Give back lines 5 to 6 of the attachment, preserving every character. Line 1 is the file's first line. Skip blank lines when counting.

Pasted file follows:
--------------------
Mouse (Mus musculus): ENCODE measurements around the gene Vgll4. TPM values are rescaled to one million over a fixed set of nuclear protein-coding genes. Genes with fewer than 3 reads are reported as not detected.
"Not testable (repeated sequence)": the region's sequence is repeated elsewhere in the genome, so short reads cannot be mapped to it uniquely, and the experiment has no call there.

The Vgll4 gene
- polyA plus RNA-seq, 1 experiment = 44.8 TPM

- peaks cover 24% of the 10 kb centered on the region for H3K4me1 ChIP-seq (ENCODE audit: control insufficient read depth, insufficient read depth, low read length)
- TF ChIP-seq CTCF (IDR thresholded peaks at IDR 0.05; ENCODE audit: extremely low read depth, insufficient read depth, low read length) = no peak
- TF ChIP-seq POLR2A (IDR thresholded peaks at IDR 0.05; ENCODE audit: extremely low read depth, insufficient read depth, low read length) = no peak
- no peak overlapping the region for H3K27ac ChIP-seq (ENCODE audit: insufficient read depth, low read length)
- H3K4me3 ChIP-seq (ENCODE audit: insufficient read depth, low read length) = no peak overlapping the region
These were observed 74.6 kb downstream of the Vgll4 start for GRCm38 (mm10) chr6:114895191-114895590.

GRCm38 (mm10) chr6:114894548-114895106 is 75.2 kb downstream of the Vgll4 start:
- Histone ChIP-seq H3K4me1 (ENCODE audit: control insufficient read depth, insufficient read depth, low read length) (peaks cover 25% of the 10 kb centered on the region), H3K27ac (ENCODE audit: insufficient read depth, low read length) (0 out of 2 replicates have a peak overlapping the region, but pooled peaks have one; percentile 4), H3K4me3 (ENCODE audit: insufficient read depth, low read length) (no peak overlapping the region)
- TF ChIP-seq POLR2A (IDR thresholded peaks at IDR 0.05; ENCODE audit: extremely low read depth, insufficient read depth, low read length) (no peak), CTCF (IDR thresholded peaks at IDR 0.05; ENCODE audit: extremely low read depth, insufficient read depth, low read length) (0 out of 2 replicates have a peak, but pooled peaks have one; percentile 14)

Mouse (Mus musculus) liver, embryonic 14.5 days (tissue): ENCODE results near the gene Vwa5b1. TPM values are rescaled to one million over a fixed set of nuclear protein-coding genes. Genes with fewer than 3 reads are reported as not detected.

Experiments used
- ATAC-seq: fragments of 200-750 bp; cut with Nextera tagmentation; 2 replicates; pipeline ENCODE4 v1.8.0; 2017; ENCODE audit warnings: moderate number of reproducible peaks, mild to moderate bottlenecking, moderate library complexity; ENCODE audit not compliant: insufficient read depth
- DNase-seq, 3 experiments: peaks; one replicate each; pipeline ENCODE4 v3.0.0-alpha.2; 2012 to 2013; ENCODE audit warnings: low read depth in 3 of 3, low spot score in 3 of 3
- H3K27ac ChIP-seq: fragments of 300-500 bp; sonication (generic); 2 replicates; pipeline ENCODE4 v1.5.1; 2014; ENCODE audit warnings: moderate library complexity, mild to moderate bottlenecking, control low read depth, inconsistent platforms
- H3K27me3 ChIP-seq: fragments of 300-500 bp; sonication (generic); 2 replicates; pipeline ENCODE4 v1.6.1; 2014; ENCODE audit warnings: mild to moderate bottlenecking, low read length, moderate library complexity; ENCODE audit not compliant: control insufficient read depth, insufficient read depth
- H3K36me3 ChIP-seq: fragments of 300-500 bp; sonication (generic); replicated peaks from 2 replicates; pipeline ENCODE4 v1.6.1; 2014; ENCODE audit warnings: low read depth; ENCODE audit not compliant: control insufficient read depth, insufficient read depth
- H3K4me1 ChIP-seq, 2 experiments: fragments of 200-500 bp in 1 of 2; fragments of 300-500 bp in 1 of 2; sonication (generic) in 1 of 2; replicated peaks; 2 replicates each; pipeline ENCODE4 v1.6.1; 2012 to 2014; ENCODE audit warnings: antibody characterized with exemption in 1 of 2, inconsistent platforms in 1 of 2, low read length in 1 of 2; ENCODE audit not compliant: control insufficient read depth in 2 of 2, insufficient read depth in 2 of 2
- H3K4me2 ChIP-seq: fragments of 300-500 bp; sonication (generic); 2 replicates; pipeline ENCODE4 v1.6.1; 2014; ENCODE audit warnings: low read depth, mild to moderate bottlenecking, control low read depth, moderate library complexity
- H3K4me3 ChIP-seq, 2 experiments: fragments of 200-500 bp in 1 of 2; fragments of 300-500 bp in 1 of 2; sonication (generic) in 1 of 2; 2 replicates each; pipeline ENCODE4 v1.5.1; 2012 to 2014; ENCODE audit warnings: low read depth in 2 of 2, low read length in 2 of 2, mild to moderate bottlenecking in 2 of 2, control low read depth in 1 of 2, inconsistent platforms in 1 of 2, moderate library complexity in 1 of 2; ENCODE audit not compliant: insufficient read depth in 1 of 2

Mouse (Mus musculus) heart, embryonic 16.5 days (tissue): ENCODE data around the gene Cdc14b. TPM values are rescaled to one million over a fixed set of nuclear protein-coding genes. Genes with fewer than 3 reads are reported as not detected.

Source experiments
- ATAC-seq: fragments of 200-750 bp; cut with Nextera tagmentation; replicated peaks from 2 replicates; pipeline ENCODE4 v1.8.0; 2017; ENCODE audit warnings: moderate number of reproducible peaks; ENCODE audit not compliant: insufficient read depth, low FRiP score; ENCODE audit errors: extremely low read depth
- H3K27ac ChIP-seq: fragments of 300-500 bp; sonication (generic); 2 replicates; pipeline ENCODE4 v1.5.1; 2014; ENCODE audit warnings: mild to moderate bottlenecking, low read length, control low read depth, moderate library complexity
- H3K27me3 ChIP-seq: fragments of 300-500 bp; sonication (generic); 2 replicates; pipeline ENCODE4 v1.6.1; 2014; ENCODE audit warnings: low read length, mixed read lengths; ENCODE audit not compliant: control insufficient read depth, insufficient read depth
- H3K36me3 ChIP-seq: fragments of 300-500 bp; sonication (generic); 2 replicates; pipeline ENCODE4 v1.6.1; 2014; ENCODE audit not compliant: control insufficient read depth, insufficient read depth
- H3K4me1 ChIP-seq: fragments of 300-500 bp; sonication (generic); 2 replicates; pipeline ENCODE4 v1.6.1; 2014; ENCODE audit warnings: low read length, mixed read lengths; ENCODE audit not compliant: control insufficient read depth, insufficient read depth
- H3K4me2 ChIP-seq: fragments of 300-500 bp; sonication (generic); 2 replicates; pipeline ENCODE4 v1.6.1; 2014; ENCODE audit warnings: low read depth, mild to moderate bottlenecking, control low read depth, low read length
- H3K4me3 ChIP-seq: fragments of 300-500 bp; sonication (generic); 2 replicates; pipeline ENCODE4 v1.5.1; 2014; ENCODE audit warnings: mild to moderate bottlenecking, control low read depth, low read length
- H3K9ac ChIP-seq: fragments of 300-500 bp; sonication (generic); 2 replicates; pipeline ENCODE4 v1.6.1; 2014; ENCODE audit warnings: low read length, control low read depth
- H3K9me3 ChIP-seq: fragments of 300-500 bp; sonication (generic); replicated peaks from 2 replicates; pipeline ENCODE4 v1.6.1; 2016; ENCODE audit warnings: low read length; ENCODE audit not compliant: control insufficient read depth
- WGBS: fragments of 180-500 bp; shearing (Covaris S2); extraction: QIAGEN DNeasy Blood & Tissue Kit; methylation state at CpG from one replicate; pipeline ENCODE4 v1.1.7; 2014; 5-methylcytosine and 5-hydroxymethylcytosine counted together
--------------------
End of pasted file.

- peaks cover 24% of the 10 kb centered on the region for H3K4me1 ChIP-seq (ENCODE audit: control insufficient read depth, insufficient read depth, low read length)
- TF ChIP-seq CTCF (IDR thresholded peaks at IDR 0.05; ENCODE audit: extremely low read depth, insufficient read depth, low read length) = no peak